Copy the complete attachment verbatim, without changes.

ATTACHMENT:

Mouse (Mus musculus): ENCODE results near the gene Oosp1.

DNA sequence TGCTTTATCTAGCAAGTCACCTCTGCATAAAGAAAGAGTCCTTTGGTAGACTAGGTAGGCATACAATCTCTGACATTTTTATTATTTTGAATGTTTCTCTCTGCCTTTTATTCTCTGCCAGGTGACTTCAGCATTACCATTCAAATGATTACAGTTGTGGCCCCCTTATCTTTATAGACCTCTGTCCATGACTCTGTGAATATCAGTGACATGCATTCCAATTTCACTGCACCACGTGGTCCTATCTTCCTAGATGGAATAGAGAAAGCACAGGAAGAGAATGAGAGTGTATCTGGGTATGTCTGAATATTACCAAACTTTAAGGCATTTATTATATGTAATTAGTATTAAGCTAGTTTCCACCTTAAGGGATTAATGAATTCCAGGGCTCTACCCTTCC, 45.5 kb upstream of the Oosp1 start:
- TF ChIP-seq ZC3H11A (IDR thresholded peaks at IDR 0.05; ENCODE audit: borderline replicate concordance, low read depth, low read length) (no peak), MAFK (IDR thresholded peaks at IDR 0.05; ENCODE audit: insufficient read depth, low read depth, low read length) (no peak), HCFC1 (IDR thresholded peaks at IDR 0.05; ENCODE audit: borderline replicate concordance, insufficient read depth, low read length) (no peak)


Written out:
Mouse (Mus musculus): ENCODE results near the gene Oosp1.

DNA sequence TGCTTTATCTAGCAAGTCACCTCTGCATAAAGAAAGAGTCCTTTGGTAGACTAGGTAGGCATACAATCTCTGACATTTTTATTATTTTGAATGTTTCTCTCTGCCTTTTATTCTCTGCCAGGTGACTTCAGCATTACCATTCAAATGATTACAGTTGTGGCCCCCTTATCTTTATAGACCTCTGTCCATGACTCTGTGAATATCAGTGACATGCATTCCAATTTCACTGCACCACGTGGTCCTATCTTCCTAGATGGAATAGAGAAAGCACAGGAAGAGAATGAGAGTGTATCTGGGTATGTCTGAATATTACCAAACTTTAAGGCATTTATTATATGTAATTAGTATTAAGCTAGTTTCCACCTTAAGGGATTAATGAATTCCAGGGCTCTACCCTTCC, 45.5 kb upstream of the Oosp1 start:
- TF ChIP-seq ZC3H11A (IDR thresholded peaks at IDR 0.05; ENCODE audit: borderline replicate concordance, low read depth, low read length) (no peak), MAFK (IDR thresholded peaks at IDR 0.05; ENCODE audit: insufficient read depth, low read depth, low read length) (no peak), HCFC1 (IDR thresholded peaks at IDR 0.05; ENCODE audit: borderline replicate concordance, insufficient read depth, low read length) (no peak)